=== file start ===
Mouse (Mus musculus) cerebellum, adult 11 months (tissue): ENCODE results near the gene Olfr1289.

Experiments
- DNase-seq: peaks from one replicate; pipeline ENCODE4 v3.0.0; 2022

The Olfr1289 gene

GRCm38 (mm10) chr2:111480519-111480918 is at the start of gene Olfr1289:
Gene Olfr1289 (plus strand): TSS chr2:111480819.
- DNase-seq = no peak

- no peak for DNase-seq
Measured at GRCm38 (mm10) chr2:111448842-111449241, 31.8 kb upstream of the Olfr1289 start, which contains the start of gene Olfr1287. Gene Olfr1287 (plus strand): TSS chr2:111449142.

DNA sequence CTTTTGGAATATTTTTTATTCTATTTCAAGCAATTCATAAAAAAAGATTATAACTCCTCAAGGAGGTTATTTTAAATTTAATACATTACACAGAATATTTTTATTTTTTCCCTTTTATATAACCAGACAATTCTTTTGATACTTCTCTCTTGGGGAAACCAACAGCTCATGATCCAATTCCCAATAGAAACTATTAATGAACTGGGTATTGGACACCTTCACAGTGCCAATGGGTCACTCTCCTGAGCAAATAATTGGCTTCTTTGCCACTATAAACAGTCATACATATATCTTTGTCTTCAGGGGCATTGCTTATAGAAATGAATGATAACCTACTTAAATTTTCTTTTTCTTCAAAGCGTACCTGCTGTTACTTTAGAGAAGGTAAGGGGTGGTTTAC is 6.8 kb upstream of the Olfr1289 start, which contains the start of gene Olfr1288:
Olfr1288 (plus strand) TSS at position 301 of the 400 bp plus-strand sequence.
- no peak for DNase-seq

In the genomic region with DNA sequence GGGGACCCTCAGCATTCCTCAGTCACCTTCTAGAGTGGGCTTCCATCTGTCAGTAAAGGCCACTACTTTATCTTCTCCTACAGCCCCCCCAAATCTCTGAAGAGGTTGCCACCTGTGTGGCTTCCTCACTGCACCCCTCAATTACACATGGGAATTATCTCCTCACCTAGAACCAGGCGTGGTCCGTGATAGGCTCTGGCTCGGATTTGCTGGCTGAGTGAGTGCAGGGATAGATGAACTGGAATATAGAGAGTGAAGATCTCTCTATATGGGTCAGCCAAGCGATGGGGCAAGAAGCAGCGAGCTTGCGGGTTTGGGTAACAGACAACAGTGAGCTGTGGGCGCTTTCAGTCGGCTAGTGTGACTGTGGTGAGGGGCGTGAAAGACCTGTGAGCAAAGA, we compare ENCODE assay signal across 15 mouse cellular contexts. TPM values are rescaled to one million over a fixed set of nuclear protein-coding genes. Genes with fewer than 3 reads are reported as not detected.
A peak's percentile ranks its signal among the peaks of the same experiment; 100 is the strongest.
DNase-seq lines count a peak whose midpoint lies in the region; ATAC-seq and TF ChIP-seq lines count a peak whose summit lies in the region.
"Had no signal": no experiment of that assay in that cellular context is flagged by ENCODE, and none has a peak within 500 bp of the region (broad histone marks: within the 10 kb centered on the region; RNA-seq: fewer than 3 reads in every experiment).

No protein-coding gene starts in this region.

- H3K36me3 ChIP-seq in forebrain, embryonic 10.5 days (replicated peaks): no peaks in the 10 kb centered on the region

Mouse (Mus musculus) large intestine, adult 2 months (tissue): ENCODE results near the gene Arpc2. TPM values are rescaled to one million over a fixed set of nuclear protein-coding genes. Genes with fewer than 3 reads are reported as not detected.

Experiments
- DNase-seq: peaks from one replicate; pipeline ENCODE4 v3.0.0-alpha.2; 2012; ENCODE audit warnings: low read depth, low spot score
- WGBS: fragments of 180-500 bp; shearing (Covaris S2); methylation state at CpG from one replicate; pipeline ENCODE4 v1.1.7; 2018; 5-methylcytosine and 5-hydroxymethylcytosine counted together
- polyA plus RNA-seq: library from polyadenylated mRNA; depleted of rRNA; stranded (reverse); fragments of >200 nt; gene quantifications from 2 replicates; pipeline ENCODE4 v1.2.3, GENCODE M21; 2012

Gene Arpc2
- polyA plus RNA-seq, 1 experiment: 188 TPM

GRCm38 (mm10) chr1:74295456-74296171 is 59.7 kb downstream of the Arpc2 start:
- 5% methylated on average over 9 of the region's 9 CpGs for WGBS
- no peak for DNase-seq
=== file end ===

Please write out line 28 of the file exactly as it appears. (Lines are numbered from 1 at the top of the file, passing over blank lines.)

- no peak for DNase-seq